You will see references to "constants.php" throughout our guides. The constants.php is a special file you an optionally create in the root directory of your Suite which can include special commands and configuration options which alter the normal behavior of the Suite. You would create a file in the root directory of your Suite, the same directory where index.php and init.php are located, called constants.php. In that file you would simply enter: <?php Then below that line any special commands referenced throughout our guides or via instructions in the AdminCP. Many functions are available and common settings include caching controls, debug tools, and special overrides based on your server environment. Most people do not ever need to worry about constants.php until you find a special circumstance.
    5. 5

      IP Address Checking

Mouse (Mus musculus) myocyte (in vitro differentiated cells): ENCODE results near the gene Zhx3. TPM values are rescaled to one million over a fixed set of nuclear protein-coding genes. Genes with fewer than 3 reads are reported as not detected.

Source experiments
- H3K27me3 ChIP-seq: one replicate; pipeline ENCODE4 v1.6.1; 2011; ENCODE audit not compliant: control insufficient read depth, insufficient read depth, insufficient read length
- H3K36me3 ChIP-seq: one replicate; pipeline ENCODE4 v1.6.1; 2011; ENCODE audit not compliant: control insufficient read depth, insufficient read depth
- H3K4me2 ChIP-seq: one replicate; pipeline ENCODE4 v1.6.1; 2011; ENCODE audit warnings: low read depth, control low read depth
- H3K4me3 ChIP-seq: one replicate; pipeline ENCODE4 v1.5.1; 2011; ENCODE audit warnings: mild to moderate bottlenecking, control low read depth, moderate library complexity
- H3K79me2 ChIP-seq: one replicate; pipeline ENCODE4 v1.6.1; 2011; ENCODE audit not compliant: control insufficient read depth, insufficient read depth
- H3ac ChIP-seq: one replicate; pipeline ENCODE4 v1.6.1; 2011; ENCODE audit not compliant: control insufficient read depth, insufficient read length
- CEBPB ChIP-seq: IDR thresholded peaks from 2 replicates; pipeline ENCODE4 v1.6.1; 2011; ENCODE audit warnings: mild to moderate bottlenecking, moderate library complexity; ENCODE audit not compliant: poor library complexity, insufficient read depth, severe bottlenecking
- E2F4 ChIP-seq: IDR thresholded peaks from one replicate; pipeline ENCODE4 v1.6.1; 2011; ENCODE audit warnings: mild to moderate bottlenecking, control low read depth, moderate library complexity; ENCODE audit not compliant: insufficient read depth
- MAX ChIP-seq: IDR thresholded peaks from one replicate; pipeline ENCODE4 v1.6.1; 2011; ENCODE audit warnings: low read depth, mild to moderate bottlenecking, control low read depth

The IPS Community Suite has the capability, which is enabled by default, to check that the IP address of the current request matches the IP address when the session was first started, and if the IP address has changed to treat the current visitor as a guest and force them to login again. This is a security precaution designed to prevent a user's session from being hijacked by someone else at a different location. While this is a good security precaution and should generally be left enabled, there can be times where this is undesirable in some hosting environments. For instance, if you are required to use the site through a proxy and the proxy IP address may change on every request, the IP address checking may prevent you from staying logged in. If you are having trouble staying logged in to your site due to this functionality, there are some settings you may need to adjust on your site. There is a setting in the ACP labeled "Trust IP addresses provided by proxies?" which allows the software to detect the original IP address of a user who is visiting through a proxy, and use that instead. In most cases, enabling this setting is what you will need to do to resolve the issue.  It can be found under System -> Security by clicking the "Security Settings" button at the top of the page. It is important to understand that enabling this setting can allow users to fake their IP address to avoid IP address bans set up in the software. On the same screen, there is a setting labeled "Check IP address when validating session?".  This setting allows the software to verify that the IP address of the current request matches the IP address when the session was first started. In most environments, this should be left enabled, however in some situations (such as an intranet where all users visit from the same IP address) you may need to disable this setting to avoid session collisions. In some rare situations, you may have trouble logging in to the ACP due to the IP address checking with an error message "Your IP address does not match this session.". In order to stop this issue, you should try enabling the "Trust IP addresses provided by proxies?" setting, and if that does not resolve the issue then disable the "Check IP address when validating session?" setting, however in order to do so you must get logged in to the ACP first. There is a filesystem-level constant available that will allow you to temporarily disable IP address checking in order to get into the ACP and toggle the aforementioned setting. If you do not already have a file called constants.php in your Community Suite root directory (where conf_global.php is located), create one with an opening PHP tag like so: <?php // Constants go here Add the following line to your constants.php afterwards: define( 'BYPASS_ACP_IP_CHECK', TRUE ); Save this file, and you will now be able to access the ACP in order to change the "Trust IP addresses provided by proxies?" setting. After toggling this setting, remove the constant you just added and verify if you can stay logged in to the ACP.  If so, you need not do anything else. If you continue to have trouble, add the constant again, log in to the ACP, and then toggle "Check IP address when validating session?" off and save. Afterwards, remove the constant from constants.php again and you should remain logged in to the ACP without further issue.